A Liver Pepper Merles base coat color is Liver with a Peppering gene on top, they have diluted colored areas all over the body. Just like in original Schnauzers, the shades of your peppering can vary. Some Liver Pepper can have smuttiness in the eyebrows and beards. Your dark spots can also be peppered. Some breeders are calling their dogs (Liver, Chocolate, or Brown) Merles when in fact they are Liver Pepper Merles. To know the difference look for the banded hair. They usually have brown pads, brown, hazel, green, or blue eyes, and a brown nose.
Born with black bodies and white on their eyebrows, muzzle, inside the ears, across the chest, down the legs on the feet, and underneath the tail. They usually have dark brown eyes, black pads, and a black nose.
Born with solid black bodies. It is common for black schnauzers to have some white on their chin, chest, and/or tips of their toes. They usually have brown eyes, black pads, and a black nose.Liver & Tan Parti’s possess a Liver base coat and have patches of white all over their body which resembles a cow. They are just the same as a Liver parti but have white eyebrows, a white chest and a white beard just like al Liver & Tan would have. The spots on a Liver & Tan Parti sometimes fade out into a liver pepper color as they age. The Markings are always different on every puppy. They usually have brown, hazel, or green eyes, brown pads, and a brown noseBorn with solid chocolate bodies and tan, cream, or white markings on their eyebrows, muzzle, inside the ears, across the chest, down the legs on the feet, and underneath the tail. They usually have brown, hazel, or green eyes, chocolate pads & a chocolate nose.A Liver Merles base color is Liver (brown) with diluted colored areas all over their body. Liver Merles are the primary color of a brown cream color with true Liver (Brown) spots. The Liver spots will not have peppered hair in them at all. They usually have brown pads, brown, hazel, green, or blue eyes, and a brown nose.This color Merles base coat is Salt & Pepper with diluted gray colored areas all over their body. Salt N Pepper Merle is the same as a true Salt N Pepper Schnauzer, banded shades of gray with Black Spots. As in original Schnauzers, the shades of your peppering can vary. Some Salt N Pepper’s can have smuttiness in the eyebrows and beards. Some breeders are calling their dogs Salt N Pepper Merles when in fact they are Blue Merle. To know the difference, look for the banded hair. They usually will have black pads, brown, or blue eyes, and a black nose.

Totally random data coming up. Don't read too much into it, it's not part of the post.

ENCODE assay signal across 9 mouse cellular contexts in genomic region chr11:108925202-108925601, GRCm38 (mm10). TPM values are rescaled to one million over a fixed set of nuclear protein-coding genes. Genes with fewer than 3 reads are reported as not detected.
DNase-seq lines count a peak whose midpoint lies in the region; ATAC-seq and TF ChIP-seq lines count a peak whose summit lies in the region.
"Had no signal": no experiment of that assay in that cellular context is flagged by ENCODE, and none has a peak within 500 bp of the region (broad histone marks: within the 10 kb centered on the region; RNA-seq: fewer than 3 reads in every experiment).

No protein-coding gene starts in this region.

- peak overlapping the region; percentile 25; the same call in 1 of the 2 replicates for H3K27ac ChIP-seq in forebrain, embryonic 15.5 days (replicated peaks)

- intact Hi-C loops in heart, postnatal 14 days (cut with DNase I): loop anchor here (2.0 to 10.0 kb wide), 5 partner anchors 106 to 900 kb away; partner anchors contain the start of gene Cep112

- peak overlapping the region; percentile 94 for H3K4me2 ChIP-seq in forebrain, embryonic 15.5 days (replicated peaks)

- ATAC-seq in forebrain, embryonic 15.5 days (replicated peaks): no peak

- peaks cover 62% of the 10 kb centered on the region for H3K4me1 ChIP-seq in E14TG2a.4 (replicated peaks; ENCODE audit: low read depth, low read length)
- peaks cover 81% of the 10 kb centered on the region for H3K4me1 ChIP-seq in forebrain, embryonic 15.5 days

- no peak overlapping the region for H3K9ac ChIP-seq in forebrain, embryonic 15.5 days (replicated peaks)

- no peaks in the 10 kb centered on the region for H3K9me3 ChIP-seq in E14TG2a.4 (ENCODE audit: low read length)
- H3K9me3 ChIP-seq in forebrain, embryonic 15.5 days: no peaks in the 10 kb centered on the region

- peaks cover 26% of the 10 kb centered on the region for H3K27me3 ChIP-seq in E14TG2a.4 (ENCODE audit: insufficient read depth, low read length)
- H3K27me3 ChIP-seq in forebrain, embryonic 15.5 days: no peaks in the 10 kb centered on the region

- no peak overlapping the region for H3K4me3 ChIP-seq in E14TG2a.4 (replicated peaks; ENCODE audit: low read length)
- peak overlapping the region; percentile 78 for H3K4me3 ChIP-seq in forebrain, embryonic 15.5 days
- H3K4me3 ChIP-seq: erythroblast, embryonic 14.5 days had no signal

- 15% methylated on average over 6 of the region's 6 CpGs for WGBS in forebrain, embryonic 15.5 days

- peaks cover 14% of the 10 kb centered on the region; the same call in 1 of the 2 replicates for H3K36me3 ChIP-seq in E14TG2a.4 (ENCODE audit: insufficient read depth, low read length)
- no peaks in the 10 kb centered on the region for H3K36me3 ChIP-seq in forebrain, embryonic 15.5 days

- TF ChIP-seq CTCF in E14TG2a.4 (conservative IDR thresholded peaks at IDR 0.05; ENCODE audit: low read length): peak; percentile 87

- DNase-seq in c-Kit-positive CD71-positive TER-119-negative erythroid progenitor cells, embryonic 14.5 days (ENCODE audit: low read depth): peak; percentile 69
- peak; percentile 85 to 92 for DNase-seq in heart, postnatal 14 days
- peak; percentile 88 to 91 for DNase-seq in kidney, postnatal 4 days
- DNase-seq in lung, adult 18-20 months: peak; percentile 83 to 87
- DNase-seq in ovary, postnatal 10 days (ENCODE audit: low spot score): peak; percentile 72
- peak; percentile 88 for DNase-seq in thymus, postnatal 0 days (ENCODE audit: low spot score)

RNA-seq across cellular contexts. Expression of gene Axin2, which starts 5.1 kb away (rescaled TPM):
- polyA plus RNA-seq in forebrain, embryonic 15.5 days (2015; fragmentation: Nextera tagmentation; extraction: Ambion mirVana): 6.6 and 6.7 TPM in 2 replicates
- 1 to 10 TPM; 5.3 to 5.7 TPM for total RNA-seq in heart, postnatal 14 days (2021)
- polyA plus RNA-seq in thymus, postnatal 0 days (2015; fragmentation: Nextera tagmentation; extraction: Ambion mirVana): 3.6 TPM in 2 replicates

Born in a variety of shades from very dark to very light. No matter how dark or light the puppy is, Salt & Peppers usually always have a tan shade on the sides of their body at birth. Salt and peppers have banded hairs of gray that almost always turn silver/gray as adults. If you aren’t familiar with “banded hairs” that just means each strain of their hair has three shades of color on it instead of only one solid color. They usually have brown eyes, black pads, and, a black nose.
Black & Rusts are born with a Black base coat and have orange or rust-colored eyebrows, beard, chest, and, patch under the tail. Black & Rusts are born in many different shades of orange/rust, the darker the orange/rust, the more expensive this color is. This color is one of the rarest color schnauzers out there. They are registered as a Black & Silver through AKC and typically have brown eyes; black pads and a black nose. Creams are born in many different shades. They are registered as Wheaten through AKC and typically have brown, hazel OR green eyes; brown or black pads, and a brown or black nose. A true White Chocolate Schnauzer is born solid white. The skin underneath their hair is usually pink. They typically have brown, hazel, OR green eyes; brown pads, and a brown nose.